By: Blonde Two
The only person I have ever met who can lay her head down on a roll mat (I suspect she doesn’t even need one of those) and fall comfortably asleep, is Little-Miss-Blonde.
In the days when she shared a tent with Blonde One and I we were both amazed and envious of this uncanny ability. Most of us however are not as flexible in our approach to sleep as Little-Miss-Blonde and require some kind of camping pillow to improve our under-canvas-slumber-experiences. We Blondes have obviously tried and tested many solutions to the camp pillow problem whilst out wild camping on Dartmoor. A recent Twitter conversation had us and a few other avid wild campers wondering why camping mat manufacturers like Thermarest don’t make their inflatable mats with built in pillows. We are still waiting to hear the answer to our query but in the meantime, here is our version of the pillow menu (apparently these do exist in posh hotels). Should you be planning a wild camp this weekend (or any other weekend) here are our 5 tried and tested wild camping pillows.
1. The Pillow
Sounds crazy I know but it is possible to take your own pillow with you wild camping. This is only however possible if you are camping right next to your car (which is not really the done thing) or if you are prepared to leave your spare clothes, your dinner and your sleeping bag at home (I know, I do have big pillows!)
2. The Dry Bag
Now granted a dry bag makes a pretty poor wild camping pillow on its own but fill it with your favourite down jacket, your spare fleece and your merino socks and you have the makings of a reasonable neck raising device. The dry bag pillow however, comes with warnings. Don’t be tempted to use an underwired bra as part of your pillow stuffing, those wires are dangerous and the only sensible place for your slightly damp underwired bra is at the bottom of your sleeping bag. The other thing you need to be aware of with a dry bag pillow is the Comfort:Cold ratio. This scientific rule states that the colder you are during the night, the more you will need to remove lovely soft things from your pillow and wear them. One little tip, by the way (and it wasn’t my idea) a Buff or similar neck scarf makes a great dry bag pillow case.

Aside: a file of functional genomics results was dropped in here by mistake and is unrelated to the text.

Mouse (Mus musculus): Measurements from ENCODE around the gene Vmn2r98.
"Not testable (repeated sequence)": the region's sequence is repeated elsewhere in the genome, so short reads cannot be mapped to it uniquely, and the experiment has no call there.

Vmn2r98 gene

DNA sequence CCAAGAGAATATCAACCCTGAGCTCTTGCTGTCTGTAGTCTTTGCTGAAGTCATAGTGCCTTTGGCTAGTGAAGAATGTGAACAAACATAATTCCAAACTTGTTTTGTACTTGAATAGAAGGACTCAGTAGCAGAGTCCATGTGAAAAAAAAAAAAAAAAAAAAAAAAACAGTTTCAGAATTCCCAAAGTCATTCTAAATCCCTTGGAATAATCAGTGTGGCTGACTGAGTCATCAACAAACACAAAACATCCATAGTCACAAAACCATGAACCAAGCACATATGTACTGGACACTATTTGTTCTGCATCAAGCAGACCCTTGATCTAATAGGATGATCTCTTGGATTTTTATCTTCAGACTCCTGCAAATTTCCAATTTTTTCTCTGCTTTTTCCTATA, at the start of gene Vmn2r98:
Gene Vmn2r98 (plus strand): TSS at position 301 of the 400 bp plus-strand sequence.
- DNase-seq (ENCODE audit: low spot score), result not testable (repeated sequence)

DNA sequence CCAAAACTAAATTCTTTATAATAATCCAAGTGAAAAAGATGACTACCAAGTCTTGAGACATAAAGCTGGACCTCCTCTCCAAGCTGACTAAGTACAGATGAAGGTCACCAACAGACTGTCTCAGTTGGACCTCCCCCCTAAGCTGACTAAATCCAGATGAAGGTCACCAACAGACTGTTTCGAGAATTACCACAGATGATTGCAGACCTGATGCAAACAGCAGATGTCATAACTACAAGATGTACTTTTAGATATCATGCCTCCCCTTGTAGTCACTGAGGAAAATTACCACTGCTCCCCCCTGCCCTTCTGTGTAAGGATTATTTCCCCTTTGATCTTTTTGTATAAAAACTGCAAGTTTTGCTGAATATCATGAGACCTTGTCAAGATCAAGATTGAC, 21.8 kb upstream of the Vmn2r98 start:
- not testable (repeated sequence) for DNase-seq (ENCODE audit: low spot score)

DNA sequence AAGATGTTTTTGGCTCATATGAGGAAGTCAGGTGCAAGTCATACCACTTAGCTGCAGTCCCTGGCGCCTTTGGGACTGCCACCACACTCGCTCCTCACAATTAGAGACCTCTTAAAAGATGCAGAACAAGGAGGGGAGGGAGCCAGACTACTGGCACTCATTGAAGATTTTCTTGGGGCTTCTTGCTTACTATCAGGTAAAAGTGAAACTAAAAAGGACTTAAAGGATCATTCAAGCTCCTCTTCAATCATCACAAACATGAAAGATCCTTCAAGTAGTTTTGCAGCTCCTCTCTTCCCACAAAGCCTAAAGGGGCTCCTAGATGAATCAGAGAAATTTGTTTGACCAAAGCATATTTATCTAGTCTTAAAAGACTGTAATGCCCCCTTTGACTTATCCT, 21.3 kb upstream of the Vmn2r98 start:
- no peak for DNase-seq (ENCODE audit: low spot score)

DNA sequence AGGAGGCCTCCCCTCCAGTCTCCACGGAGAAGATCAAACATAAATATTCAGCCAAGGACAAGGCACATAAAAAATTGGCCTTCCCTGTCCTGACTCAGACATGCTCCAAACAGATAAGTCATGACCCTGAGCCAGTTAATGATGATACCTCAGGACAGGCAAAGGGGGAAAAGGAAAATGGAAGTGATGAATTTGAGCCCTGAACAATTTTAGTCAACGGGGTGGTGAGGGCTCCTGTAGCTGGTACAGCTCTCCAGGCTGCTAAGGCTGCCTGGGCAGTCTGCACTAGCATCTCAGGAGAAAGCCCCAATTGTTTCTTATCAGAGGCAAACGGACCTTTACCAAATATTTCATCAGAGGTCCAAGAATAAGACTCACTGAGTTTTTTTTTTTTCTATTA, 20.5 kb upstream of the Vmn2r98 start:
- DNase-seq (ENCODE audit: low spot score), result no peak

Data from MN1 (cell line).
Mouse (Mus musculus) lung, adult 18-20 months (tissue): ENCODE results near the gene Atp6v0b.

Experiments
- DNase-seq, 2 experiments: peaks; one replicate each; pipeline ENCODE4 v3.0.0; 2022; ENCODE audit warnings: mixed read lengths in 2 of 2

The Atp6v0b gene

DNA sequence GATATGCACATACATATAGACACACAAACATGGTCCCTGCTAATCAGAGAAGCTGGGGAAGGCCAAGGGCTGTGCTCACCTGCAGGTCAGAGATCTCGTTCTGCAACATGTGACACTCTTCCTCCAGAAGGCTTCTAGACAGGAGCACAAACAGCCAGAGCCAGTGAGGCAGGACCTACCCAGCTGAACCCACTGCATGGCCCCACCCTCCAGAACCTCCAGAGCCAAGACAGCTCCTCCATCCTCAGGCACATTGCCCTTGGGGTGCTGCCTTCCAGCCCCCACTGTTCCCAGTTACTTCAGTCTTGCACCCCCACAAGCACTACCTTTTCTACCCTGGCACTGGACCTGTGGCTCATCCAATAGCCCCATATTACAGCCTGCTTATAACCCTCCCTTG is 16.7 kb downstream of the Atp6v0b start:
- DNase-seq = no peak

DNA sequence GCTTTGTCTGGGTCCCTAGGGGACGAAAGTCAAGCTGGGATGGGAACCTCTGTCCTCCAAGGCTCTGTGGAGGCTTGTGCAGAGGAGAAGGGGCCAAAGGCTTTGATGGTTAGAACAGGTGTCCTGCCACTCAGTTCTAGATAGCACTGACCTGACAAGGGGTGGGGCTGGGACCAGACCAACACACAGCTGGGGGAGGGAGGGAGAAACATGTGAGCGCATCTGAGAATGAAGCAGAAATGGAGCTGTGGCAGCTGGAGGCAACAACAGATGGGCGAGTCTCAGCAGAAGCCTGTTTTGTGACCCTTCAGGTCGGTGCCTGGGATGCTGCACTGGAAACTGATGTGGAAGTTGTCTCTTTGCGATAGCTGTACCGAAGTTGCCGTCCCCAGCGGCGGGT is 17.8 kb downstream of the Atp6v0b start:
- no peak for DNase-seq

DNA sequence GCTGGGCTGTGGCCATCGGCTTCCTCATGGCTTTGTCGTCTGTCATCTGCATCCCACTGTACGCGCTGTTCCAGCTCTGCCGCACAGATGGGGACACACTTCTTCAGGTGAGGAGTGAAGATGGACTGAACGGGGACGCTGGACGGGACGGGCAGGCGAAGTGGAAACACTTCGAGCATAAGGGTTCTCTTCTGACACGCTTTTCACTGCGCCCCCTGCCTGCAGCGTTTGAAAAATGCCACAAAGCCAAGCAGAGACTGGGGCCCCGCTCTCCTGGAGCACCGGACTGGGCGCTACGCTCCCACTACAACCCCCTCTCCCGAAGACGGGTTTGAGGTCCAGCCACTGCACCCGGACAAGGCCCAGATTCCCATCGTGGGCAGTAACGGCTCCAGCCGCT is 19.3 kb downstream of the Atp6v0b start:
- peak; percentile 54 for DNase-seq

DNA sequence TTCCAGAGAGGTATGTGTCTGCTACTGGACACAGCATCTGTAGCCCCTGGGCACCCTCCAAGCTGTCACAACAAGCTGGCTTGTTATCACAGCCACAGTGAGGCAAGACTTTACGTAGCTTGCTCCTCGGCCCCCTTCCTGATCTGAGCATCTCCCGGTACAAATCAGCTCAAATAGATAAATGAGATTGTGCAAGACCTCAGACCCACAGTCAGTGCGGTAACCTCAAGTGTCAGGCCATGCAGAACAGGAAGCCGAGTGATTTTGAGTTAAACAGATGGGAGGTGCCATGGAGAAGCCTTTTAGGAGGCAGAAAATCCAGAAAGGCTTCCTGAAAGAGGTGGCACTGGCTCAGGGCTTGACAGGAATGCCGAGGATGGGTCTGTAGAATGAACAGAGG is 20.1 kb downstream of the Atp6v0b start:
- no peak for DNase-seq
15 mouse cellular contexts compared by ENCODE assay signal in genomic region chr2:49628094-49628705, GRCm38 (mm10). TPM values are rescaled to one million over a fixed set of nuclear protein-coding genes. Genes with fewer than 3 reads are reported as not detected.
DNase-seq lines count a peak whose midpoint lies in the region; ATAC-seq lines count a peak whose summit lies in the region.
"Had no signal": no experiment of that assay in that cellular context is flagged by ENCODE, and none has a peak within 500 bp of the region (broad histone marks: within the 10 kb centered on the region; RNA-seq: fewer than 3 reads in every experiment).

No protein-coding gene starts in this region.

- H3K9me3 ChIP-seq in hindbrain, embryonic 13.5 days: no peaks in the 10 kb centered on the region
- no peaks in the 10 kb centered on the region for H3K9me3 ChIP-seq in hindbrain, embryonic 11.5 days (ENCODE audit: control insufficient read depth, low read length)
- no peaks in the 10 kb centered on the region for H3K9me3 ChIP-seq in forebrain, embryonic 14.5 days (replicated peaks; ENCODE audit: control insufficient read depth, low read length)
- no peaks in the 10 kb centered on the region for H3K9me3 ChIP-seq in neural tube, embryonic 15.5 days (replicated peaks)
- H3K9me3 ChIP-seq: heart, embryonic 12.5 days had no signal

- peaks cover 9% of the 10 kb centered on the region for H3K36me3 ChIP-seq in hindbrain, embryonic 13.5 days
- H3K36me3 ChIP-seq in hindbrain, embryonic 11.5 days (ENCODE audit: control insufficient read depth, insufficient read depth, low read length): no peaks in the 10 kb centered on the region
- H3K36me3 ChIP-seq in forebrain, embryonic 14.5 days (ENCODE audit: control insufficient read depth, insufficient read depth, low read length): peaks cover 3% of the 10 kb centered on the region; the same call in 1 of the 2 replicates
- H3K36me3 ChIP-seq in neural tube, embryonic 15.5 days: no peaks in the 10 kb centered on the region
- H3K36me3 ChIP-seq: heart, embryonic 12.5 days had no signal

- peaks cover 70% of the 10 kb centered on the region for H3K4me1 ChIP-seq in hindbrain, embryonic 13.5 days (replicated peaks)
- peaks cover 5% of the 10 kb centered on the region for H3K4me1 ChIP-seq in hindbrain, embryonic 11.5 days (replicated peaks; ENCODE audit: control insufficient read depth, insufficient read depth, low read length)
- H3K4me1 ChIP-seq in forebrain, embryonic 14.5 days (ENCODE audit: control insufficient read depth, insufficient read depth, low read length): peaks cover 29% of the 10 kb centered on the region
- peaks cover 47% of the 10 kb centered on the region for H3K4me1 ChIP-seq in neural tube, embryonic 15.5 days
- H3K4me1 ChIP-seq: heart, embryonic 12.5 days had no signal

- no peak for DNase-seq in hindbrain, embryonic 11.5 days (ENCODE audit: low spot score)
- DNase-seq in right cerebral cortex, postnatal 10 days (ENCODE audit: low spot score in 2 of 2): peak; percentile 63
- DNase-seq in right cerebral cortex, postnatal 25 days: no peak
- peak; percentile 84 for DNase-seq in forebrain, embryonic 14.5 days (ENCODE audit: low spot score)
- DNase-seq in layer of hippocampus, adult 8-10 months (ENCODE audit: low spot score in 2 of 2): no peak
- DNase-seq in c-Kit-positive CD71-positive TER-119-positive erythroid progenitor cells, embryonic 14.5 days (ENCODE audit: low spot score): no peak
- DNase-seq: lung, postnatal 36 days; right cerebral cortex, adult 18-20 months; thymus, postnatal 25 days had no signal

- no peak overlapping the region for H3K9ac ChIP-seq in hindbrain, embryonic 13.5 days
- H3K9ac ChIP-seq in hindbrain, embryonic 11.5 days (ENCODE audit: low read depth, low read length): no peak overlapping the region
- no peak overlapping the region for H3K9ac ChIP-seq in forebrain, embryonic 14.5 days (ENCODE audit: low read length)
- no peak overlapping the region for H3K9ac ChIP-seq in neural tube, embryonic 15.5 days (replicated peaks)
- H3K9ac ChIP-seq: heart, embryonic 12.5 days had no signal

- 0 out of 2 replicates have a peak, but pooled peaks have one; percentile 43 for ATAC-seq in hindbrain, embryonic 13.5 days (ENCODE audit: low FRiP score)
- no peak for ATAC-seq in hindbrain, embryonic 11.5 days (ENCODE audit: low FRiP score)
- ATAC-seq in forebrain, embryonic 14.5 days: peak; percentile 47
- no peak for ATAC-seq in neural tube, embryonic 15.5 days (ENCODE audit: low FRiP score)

3. The Rucksack
I have found many rucksacks that are comfortable on my back, but none, as yet, that are comfortable when used as a pillow. A rucksack, however, does add a bit of height to your head area, especially if you leave it stuffed with pain au chocolat or cheese sandwiches (this also protects your important food items from foxes). If you can wiggle your rucksack under your sleeping mat you might find that it gives you a bit of head-solace but do this with care as a sleeping on a punctured sleeping mat is approximately 986 times worse than sleeping without a pillow.
4. The Tussock
Dartmoor, as I am sure I have mentioned many times before, is full of tussocks. The tussock pillow is not for the beginner or wild camping faint-hearted. First you need to find a tussock that isn’t, a) In the middle of one of Dartmoor’s many bogs, b) Entirely and closely surrounded by other tussocks and c) Growing on a cow deposit. Once you have done this, putting up a tent so that the tussock is in perfect head-caressing position requires high-level tent pitching skills because you have also to take into account the slope, the stones and the avoidance of appearing like a tent-pitching amateur.
5. The Pillow System
This is my favourite and most used wild camping pillow and actually isn’t a pillow at all, I just call it that to make me feel better (sleep is a lot about psychology!) To build a pillow system you take any of your kit that you won’t actually be wearing in bed and layer it underneath your sleeping mat until you feel that your head is going to be sufficiently off the ground to ensure that you think you are at home in bed. If you have any wet layers (and are desperate enough for a pillow) you can start with these against the ground sheet and then build your way up to more comfortable items (back to the cheese sandwiches!) There are a few things that don’t really work within a pillow system (learnt through Blonde experience) anything plastic will slide and cause pillow subsidence, anything cylindrical like stoves or water bottles just won’t stack sensibly and crisps really are quite rubbish (especially if you are trying to eat them).
Sleep tight and don’t let those foxes bite!